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  • And yet, Pendelton reasoned, these were extenuating circumstances.†   (source)
  • Detective said there were extenuating circumstances.†   (source)
  • Extenuating circumstances.†   (source)
  • At best the lawyer established a precedent: a man sentenced to life in prison instead of the chair because of "extenuating emotional circumstances.†   (source)
  • She had what she wanted, an extenuating circumstance ...and no doubt she didn't really care whether we got away or not.†   (source)
  • There were extenuating circumstances ...or were they aggravating?†   (source)
  • But as I mentioned before, there were extenuating circumstances, specifically two.†   (source)
  • She looks at me, and I don't mention anything about Extenuating Circumstances or not being ready.†   (source)
  • My Extenuating Circumstances save the day.†   (source)
  • Poor forever-changed Violet and her Extenuating Circumstances.†   (source)
  • If I were in a court of law seeking mercy for an ignominious act, I would have to plead extenuating circumstances.†   (source)
  • Groans follow from everyone but me, because no matter what Mrs. Kresney seems to think, I have Extenuating Circumstances.†   (source)
  • Extenuating Circumstances.†   (source)
  • I wanted to check in ...with you to see ... if you need any help ...and also to tell you ...to feel free to turn in whatever ...you have so far ...I obviously ...understand ...that there are extenuating ...circumstances.†   (source)
  • I have given this long and serious thought, and I cannot find any extenuating circumstances.†   (source)
  • Murder of malice aforethought...Provocation...Extenuating circumstances.†   (source)
  • My self-extenuation sounded unexpectedly and thoroughly foolish even to me who had believed in it with all my heart.†   (source)
  • Counsel for the defense raised his arms to heaven and pleaded guilty, but with extenuating circumstances.†   (source)
  • There are extenuating circumstances.†   (source)
  • are not one in a thousand thousand, the principles of honor, decorum and gentleness applied to perfectly normal human instinct which you Anglo-Saxons insist upon calling lust and in whose service you revert in sabbaticals to the primordial caverns, the fall from what you call grace fogged and clouded by Heaven-defying words of extenuation and explanation, the return to grace heralded by Heaven-placating cries of satiated abasement and flagellation, in neither of which—the defiance or the placation—can Heaven find interest or even, after the first two or three times, diversion.†   (source)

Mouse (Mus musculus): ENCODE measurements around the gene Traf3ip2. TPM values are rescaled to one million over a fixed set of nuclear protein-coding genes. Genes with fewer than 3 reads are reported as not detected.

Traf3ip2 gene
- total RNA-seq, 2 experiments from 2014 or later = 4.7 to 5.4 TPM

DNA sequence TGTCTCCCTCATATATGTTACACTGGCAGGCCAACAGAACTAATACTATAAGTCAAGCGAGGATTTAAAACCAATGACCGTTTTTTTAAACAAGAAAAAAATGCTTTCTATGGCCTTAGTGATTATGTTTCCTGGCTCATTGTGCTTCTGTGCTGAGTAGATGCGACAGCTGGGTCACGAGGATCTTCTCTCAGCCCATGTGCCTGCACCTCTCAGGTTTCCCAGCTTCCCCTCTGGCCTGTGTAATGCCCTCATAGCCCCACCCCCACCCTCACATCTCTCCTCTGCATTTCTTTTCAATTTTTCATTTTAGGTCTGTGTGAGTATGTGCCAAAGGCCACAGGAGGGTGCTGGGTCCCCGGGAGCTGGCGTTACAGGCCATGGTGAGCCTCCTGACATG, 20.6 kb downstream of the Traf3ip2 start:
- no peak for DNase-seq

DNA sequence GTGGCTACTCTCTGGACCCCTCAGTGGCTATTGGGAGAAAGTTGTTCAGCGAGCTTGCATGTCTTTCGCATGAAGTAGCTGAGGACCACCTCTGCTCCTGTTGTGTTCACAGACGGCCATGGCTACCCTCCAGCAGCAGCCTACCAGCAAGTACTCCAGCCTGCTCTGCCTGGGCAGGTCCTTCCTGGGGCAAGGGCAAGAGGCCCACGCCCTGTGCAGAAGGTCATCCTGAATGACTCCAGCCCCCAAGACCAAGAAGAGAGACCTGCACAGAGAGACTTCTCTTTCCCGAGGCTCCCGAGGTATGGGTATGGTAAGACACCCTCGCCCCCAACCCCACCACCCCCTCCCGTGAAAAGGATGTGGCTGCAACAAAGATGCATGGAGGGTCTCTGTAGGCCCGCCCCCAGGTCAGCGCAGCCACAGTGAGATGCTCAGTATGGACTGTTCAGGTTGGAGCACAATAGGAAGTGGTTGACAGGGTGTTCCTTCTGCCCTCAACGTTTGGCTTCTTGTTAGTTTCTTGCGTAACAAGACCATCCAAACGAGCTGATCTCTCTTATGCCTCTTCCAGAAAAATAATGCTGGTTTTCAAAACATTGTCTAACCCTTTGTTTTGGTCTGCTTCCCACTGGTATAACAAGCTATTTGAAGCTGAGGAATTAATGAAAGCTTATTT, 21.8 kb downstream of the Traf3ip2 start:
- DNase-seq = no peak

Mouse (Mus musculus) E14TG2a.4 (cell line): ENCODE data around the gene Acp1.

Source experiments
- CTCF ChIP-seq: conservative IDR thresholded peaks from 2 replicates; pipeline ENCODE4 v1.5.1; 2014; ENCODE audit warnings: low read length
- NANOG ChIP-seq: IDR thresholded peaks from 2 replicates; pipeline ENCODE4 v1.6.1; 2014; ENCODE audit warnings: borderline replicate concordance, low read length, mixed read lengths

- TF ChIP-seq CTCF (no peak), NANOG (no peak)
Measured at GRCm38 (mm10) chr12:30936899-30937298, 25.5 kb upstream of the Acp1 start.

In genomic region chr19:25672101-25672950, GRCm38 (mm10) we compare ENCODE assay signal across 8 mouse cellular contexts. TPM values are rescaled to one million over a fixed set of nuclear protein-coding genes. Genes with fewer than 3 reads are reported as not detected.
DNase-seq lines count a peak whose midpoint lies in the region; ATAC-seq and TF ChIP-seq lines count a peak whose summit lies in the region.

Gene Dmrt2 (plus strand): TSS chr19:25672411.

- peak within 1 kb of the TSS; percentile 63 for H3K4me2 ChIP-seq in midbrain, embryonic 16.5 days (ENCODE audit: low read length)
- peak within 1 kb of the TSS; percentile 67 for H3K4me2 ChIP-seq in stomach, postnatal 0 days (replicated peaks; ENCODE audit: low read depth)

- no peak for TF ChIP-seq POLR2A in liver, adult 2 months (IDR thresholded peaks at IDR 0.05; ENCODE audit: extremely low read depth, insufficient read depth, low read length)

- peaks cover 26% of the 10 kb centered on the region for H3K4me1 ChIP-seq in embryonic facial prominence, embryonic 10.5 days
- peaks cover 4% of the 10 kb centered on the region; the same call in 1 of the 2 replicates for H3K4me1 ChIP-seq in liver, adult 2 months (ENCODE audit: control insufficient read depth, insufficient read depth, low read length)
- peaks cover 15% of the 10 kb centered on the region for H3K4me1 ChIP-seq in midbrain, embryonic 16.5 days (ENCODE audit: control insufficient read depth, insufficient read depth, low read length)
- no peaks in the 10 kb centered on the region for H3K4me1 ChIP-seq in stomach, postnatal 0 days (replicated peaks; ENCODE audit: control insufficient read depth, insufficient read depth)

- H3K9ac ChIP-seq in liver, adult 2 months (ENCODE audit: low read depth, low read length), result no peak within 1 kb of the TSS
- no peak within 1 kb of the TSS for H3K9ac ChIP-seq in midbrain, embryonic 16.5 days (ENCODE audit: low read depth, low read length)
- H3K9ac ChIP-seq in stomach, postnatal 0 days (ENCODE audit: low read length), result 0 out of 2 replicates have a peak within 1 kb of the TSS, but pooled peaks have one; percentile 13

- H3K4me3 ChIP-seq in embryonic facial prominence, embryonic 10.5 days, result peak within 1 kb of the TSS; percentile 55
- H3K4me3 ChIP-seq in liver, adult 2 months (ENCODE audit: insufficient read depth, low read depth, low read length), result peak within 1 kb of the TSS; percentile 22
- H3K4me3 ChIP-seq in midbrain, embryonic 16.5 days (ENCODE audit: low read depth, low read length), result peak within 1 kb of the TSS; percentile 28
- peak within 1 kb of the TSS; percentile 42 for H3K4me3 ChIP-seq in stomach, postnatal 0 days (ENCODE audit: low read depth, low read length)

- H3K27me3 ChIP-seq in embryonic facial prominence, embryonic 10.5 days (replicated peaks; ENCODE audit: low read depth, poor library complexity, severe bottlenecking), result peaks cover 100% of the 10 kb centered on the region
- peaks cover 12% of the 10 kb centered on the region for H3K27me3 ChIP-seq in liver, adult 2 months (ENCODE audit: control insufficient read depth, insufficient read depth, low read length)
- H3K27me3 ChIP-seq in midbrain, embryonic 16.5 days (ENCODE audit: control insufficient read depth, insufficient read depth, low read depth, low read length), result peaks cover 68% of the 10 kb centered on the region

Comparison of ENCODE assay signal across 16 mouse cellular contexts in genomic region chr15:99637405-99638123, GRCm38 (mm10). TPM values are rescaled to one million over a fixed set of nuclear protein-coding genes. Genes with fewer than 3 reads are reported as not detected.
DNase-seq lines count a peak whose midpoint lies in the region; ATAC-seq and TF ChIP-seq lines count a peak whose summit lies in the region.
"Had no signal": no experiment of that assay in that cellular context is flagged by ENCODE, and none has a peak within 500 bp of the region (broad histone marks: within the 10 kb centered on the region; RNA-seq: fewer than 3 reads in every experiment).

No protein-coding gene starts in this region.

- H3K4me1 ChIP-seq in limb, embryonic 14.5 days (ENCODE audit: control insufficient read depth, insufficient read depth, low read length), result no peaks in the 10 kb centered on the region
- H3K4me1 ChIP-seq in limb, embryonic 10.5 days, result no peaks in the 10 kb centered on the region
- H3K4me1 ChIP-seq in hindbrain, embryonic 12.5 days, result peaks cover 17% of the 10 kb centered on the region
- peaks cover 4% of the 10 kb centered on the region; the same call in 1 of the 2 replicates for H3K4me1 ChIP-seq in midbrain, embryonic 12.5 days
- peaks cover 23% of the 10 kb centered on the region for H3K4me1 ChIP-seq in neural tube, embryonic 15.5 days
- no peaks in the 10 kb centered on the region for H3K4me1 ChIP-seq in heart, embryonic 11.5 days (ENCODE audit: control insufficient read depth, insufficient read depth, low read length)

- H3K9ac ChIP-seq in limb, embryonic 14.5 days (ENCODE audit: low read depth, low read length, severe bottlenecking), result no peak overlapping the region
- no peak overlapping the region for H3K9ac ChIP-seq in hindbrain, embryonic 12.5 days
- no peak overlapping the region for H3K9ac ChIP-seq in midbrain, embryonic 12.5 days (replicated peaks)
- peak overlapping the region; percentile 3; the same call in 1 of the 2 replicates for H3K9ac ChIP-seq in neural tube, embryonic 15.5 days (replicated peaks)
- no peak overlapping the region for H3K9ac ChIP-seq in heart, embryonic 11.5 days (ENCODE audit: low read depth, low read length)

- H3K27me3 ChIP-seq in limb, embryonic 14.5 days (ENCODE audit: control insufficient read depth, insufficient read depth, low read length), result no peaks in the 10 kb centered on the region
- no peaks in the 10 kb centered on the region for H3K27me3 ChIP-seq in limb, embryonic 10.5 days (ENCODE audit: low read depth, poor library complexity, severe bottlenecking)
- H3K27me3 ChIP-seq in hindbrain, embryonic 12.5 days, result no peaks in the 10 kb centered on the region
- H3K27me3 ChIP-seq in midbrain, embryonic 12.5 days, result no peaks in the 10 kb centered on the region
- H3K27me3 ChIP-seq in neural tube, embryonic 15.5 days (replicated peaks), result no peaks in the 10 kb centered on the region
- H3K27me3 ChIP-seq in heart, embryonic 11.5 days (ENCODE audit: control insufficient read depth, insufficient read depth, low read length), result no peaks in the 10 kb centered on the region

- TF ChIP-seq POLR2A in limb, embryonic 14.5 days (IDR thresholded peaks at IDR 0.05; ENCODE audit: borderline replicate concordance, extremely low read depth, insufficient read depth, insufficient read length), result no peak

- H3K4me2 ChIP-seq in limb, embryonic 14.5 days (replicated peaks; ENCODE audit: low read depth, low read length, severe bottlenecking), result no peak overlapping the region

• I wage a wild and senseless fight, I want to get out of the hollow and yet slide back into it again; I say "You must, it is your comrades, it is not an idiotic command," and again: "What does it matter to me, I have only one life to lose—" That is the result of all this leave, I plead in extenuation.†   (source)
  • The Prosecutor made similar gestures; he agreed that I was guilty, but denied extenuating circumstances.†   (source)
  • I confidently await your verdict, the only verdict possible—that of homicide with extenuating circumstances.†   (source)
  • In demanding a verdict of murder without extenuating circumstances, I am following not only the dictates of my conscience and a sacred obligation, but also those of the natural and righteous indignation I feel at the sight of a criminal devoid of the least spark of human feeling.†   (source)
  • We are not concerned with an act of homicide committed on a sudden impulse which might serve as extenuation.†   (source)
  • And her effort at sympathy, at extenuation, failed utterly before her pride.†   (source)
  • I could no longer plead extenuating circumstances: I could not demean myself by trying to explain—†   (source)
  • Were such a man once more to fall, what plea could be urged in extenuation of his crime?†   (source)
  • They may extenuate, but can they ac quit?†   (source)
  • "I shall bring that forward as an extenuating circumstance," replied Eugenie.†   (source)
  • But the results, we know, were not of a kind to warrant this extenuation of the past.†   (source)
  • The circumstances of his marriage, too, were found to admit of much extenuation.†   (source)
  • It would avail me nothing to extenuate it now.†   (source)
  • Fear excuses this fearful lack of hospitality; terror is mixed with it, an extenuating circumstance.†   (source)
  • "There will be extenuating circumstances," he replied.†   (source)
  • And before a court less arbitrary and more merciful than a martial one, that plea would largely extenuate.†   (source)
  • Carry's vague presentment of Mrs. Norma Hatch (whose reversion to her Christian name was explained as the result of her latest divorce), left her under the implication of coming "from the West," with the not unusual extenuation of having brought a great deal of money with her.†   (source)
  • He confessed that much to me in extenuation of the shady part he had played in Sherif Ali's plot to do away with the infidel.†   (source)
  • "Well, what if I did say it?" replied Roberta defiantly and even bitterly, but without a word in extenuation, for her thought was now that unquestionably Grace was pretending to catechize her on moral grounds, whereas in reality the real source of her anger and pique was that Roberta was slipping away from and hence neglecting her.†   (source)